It will also help regulators and external administrators to investigate a director’s involvement in repeated unlawful activity including illegal phoenix activity. Although the law has in the past required directors’ details to be lodged with ASIC, it has not required the regulator to verify the identity of directors.  

Under the new regime the Minister will appoint an existing Commonwealth body to be the registrar. The registrar will be responsible for the administration of the regime including the processing of DIN applications. After receiving an application, the registrar must provide the director with a DIN if the registrar is satisfied that the director’s identity has been established. This is the case unless a DIN has already been issued to the director as the integrity of the regime requires each director to hold no more than one DIN.  

To allow sufficient time for the development of systems, processes and new technology, the DIN regime will not commence until 12 June 2022, unless an earlier date is set. All existing directors, including acting alternate directors, at this time will be given a period of time to apply for a DIN.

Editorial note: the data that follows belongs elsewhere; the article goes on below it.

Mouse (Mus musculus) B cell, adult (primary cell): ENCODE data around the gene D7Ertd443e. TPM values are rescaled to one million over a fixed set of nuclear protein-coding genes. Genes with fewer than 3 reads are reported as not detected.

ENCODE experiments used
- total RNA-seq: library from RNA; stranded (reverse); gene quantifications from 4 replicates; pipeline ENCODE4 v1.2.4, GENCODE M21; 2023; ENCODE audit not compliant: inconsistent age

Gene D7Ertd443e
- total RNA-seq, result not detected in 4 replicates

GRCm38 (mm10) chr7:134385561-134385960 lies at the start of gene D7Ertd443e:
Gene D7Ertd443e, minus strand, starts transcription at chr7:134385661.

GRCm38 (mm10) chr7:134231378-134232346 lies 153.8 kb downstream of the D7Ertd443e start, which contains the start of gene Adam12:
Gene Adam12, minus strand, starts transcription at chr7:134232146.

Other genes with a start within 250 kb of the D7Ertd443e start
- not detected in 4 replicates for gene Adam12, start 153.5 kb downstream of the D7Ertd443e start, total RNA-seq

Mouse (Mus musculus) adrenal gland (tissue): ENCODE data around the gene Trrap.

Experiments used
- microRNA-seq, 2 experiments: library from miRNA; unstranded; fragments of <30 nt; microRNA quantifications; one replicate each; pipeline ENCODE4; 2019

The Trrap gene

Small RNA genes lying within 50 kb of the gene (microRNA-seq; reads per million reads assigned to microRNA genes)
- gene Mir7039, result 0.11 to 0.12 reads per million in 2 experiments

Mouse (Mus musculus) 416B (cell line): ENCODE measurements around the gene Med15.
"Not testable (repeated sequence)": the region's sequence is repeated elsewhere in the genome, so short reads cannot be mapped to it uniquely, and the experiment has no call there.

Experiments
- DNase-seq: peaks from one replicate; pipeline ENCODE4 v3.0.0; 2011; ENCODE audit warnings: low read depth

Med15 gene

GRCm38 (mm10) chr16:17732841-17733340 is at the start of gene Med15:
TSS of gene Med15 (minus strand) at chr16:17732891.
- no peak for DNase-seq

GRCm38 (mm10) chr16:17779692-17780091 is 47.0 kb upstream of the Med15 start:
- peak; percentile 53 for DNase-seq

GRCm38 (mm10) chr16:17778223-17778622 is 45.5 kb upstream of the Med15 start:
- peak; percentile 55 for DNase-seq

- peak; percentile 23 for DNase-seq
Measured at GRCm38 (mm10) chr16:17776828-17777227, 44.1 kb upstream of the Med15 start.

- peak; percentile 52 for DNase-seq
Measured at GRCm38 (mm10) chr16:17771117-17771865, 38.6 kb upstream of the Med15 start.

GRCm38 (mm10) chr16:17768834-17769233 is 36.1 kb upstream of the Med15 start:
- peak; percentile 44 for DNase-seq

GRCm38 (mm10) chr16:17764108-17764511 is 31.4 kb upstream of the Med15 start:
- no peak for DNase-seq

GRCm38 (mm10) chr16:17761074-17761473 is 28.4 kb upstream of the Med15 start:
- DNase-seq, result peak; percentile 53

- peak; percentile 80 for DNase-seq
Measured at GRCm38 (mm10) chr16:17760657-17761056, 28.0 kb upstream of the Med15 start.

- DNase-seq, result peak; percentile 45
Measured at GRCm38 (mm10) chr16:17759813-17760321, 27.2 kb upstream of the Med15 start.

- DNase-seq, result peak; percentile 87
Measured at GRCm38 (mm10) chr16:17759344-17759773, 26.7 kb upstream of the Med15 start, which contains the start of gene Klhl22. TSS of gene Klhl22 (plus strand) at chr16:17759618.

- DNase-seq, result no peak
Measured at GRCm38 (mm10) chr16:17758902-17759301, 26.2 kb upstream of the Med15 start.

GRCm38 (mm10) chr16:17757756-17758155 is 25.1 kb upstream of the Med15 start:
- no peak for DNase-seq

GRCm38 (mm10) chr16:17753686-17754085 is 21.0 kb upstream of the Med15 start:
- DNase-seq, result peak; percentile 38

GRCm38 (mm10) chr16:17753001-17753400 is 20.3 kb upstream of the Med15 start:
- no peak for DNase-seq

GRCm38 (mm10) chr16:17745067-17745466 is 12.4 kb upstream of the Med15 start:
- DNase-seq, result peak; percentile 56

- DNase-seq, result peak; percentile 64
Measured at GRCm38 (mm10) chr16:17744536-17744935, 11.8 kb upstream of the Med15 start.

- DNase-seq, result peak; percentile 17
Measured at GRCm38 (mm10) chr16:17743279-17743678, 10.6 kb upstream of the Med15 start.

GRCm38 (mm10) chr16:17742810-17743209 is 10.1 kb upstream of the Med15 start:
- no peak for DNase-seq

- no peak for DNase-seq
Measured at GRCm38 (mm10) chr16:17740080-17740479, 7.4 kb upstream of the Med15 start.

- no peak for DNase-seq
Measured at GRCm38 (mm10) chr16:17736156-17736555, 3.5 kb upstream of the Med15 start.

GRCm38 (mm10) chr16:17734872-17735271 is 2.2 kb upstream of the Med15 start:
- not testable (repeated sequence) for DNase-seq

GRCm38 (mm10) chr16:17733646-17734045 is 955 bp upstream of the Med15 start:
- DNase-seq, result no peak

A person who is appointed a director within the first 12 months of the new regime’s operation will be given 28 days to apply for a DIN. After this transitional period ends, the standard rule applies, that is, a director must apply for a DIN prior to being appointed as a director. This transitional period is designed to provide time for new directors to become familiar with the new requirement and for any information or awareness campaigns in relation to it to take effect.

From 12 June 2022 (or an earlier date if one is set), SMSF establishment processes will need to be updated to ensure a person who is to be appointed as a director of the corporate trustee of the fund has a DIN. If the person does not already have a DIN, during the transitional period, an application for a DIN will need to be made within 28 days of their appointment as a director. After this transitional period ends, the application for a DIN must be made prior to their appointment as a director. The same rules will apply to a person who, from 12 June 2022 (or an earlier date if one is set), is appointed as a director or alternative director of a company that was in existence at 12 June 2022.

While the need to obtain a DIN introduces an additional step for SMSFs established with a corporate trustee, it should be remembered that a corporate trustee has many advantages over an individual trustee structure and should remain the preferred option for clients. The introduction of the new DIN regime will enhance the integrity of the SMSF sector by ensuring the identity of a person who is or will be the director of a company that acts as the corporate trustee of an SMSF, has been verified by a Commonwealth body. It should also help to ensure that those who act in the capacity of a director of a corporate trustee of an SMSF are not disqualified from doing so.